Hematite crystals in Australian rocks hint that photosynthesizing life may have existed earlier than previously thought
Tiny crystals of iron oxide in ancient Australian rocks offer evidence that the Earth’s atmosphere held significant amounts of oxygen far earlier than previously thought, a new study suggests.
Large quantities of oxide minerals in rocks around the world indicate that the atmosphere had at least small amounts of oxygen by 2.2 billion years ago (SN: 1/24/04, p. 61). And the presence of certain biomarkers in Australian rocks has been hailed as evidence that oxygen-making organisms had evolved by 2.7 billion years ago, but recent studies have cast some doubt on that earlier date (SN: 11/22/08, p. 5).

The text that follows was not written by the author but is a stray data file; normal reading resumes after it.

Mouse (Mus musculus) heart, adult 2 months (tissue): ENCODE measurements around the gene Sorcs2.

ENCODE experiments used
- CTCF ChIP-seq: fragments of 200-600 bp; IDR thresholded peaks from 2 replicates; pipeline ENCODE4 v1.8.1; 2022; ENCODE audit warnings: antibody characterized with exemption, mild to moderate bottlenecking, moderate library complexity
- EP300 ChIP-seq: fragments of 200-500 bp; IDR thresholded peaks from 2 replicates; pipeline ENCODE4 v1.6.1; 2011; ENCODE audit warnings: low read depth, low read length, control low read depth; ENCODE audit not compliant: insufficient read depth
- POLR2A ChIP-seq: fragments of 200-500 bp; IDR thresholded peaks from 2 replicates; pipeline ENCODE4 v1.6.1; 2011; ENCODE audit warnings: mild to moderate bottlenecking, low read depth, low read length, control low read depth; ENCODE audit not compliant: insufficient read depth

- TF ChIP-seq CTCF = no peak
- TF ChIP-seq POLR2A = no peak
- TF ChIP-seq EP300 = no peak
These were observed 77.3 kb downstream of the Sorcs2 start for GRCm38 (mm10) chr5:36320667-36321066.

Now, analyses of rocks laid down 3.46 billion years ago in what is now Australia push back the oxygen era even further, Hiroshi Ohmoto, a geochemist at Pennsylvania State University in University Park, and his colleagues contend online March 15 in